HELLENISM IN LATE ANTIQUITY. By G. W. Bowersock, University of
Michigan Press, 107 pp., $24.95, 2)ALEXANDER TO ACTIUM: THE
HISTORIAL EVOLUTION OF THE HELLENISTIC AGE. By Peter Green,
University of California Press, 970 pp., $45, 3)PERICLES OF ATHENS
AND THE BIRTH OF DEMOCRACY. By Donald Kagan, Free Press, 287 pp.,
THE names run like worry beads through my fingers: Erbil, with
its traces of a town going back to 7000 BC; Nineveh, capital of the
ancient empire of Assyria; the Arch of Ctesiphon; Ur, with its royal
cemetery from the third millenium; Baghdad. As allied bombs rain
down on the land between those immemorial mothers of humanity, the
Tigris and Euphrates rivers, these and other traces of the cradle of
civilization, the discovery and preservation of which is perhaps the
chief honor of 20th-century archaeology, are in danger of being
Books are more durable than such remains, and these names and
others shine brightly in the pages of many histories. The burdens of
empire in this part of the world have long attracted historians.
Joining this long distinguished line stretching from the fabulous
Herodotus (who traveled about Egypt and Persia in the fifth century
BC) are two modern historians, G. W. Bowersock and Peter Green.
"I have often asked myself, " writes Bowersock in Hellenism in
Late Antiquity, "how it must have felt to have lived through the
Islamic conquest (AD 630) with all the accumulated baggage of the
Hellenic-Semitic East, both Christian and pagan."
That baggage is the subject of his compact, eloquent, and tightly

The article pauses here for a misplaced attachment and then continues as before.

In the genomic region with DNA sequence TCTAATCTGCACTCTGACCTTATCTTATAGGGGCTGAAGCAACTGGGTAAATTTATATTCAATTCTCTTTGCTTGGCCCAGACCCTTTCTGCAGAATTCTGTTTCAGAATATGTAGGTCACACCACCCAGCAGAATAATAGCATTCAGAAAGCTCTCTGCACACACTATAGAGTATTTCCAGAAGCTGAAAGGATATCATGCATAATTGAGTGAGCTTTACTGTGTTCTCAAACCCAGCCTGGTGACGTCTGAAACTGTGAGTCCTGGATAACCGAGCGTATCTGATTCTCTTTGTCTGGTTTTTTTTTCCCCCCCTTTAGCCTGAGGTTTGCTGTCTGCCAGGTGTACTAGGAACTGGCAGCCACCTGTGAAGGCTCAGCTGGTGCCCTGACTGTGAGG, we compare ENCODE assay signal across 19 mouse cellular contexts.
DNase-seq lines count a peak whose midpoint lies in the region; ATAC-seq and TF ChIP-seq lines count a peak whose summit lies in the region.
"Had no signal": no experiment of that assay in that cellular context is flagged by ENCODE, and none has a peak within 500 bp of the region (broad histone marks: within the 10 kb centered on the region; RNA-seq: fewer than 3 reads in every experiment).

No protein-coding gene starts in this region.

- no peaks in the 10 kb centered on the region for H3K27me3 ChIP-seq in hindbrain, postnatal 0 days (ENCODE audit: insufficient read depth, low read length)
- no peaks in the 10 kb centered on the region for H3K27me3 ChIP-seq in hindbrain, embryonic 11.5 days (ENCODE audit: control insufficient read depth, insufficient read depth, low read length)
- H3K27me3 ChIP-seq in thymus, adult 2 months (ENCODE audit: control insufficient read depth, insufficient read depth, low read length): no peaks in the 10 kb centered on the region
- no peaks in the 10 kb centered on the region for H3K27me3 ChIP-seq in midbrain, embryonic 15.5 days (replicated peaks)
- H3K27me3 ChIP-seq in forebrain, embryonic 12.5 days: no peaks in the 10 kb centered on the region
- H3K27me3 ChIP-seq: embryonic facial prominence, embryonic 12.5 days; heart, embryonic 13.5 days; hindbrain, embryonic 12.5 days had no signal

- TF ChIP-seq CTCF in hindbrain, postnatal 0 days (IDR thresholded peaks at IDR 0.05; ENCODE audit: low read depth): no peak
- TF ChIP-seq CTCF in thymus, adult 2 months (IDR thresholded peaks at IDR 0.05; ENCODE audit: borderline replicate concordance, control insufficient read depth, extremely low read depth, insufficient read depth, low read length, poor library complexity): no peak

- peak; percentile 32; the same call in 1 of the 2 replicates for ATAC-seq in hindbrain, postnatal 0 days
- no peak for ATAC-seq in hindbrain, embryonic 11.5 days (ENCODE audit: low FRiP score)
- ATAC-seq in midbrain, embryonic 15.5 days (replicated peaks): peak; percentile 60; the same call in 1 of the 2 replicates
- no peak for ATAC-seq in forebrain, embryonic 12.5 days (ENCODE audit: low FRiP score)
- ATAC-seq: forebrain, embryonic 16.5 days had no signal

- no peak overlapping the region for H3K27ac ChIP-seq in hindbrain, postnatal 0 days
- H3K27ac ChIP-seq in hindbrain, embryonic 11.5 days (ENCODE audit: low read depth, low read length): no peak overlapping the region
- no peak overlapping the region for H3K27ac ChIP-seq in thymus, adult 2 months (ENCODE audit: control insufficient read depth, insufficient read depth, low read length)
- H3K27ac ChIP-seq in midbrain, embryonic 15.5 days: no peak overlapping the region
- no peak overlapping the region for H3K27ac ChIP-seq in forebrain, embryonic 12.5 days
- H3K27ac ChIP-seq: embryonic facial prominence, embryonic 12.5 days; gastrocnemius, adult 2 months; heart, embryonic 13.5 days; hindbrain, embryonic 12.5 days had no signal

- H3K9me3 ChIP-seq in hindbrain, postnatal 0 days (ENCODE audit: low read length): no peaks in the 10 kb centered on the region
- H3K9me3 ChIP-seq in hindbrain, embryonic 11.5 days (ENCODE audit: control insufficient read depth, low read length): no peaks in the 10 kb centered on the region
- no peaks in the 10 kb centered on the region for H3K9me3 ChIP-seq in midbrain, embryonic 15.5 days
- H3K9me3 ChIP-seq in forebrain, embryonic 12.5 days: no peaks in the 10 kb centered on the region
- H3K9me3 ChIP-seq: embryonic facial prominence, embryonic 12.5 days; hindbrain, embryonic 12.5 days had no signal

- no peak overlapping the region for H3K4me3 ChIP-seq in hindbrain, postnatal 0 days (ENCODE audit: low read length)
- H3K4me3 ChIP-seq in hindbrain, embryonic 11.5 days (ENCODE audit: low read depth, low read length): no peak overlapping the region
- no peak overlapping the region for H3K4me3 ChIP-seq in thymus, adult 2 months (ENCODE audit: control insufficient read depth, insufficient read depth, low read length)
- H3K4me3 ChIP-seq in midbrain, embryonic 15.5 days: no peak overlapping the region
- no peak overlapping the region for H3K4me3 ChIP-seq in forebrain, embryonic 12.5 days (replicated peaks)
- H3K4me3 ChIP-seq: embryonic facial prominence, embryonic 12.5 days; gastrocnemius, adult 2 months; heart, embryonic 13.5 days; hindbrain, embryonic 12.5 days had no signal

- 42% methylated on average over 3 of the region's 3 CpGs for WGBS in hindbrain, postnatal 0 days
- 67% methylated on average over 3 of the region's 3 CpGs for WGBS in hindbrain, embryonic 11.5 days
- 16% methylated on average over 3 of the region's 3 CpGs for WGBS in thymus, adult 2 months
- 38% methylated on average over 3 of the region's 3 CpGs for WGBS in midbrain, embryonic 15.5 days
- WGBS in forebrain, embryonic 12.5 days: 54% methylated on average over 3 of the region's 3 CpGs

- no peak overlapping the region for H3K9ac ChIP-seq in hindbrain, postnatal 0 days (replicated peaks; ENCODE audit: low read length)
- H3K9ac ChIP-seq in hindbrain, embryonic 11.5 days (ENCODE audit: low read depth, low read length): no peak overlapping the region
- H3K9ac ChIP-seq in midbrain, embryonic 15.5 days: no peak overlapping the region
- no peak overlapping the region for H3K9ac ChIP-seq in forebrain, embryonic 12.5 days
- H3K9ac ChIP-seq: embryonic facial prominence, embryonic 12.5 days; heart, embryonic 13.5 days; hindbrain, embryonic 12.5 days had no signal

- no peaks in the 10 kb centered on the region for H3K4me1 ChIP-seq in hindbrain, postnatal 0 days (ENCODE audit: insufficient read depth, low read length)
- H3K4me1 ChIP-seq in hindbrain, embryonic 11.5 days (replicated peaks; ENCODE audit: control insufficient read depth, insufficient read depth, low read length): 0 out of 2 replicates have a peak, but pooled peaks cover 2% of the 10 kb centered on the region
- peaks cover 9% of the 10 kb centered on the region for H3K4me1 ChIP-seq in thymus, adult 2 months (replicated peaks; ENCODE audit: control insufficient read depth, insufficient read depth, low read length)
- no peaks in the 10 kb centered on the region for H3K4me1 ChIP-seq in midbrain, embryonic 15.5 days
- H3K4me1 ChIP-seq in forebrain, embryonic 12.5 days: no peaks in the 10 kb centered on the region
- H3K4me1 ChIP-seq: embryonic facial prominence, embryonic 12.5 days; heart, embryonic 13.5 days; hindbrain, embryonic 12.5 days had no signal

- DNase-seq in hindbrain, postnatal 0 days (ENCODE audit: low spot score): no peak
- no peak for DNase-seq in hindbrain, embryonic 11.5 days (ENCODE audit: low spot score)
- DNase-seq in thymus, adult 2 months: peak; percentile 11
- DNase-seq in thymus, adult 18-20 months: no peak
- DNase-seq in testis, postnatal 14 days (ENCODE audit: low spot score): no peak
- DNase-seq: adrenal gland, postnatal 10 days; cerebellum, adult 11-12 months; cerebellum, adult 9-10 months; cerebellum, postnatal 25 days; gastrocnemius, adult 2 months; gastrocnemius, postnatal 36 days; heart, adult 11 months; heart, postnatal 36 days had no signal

argued history. Intelligent and inspired interpretation of
archaeological remains gives this book great power. Bowersock shows
over and over again how the so-called polytheism of the Greek
pantheon helped local cultures - whether Arabic or Christian -
express their individuality.
Of Greek culture, he says, "In language, myth, and image it
provided the means for a more articulate and a more universally
comprehensible expression of local traditions." Of Islam, he
writes, "In many ways Hellenism prepared the way for Islam by
bringing the Arabs together and equipping them with a sense of
common identity." Of the Christians, he says, "The rural Christians,
no less than the pagans, made use of Greek mythical iconography to
adorn both their churches and their homes with mosaics that evoked,
in a reassuring and still meaningful way, the old local cults of the
A stunning example of this comes from Cyprus, with analogues in
Syria. A mosaic consisting of six panels represents Dionysos as the
redeemer. Familiar stories are reinterpreted; in one, the Christian
figure of "Error" appears. Bowersock comments, "The supremacy of
Dionysus suggests a kind of pagan monotheism, responding to
Christian monotheism, and with it comes the possibility of error or
Rich in startling perspectives, Bowersock's book concludes with a
quote from Proust that speaks for many who have read it: "My head
swam to see so many years below me, and yet within me, as if I were
thousands of leagues in height."
If Bowersock is Proustian in his discipline - as catholic towards
cultures of the past as he is insightful - Peter Green is more like
the Roman satirist Juvenal, whom he translated years ago.
Savage indignation moves his pen - at least sometimes - in his
almost 1,000-page history. Alexander to Actium: The Historial
Evolution of the Hellenistic Age starts with Alexander the Great
(356-323 BC), who, with his armies, spread Hellenism in West Asia
Minor, Eqypt, Babylon, Media, central Asia, and India. The book ends
with the rise of the first Roman emperor.
The enormous length of the book will not keep it from being read.
Opening it at any page, the reader will be glued to the page.
Green's flexible, idiomatic style draws one on and on, as does the
syncopation of subjects, from politics to medicine to philosophy to
sport to business. …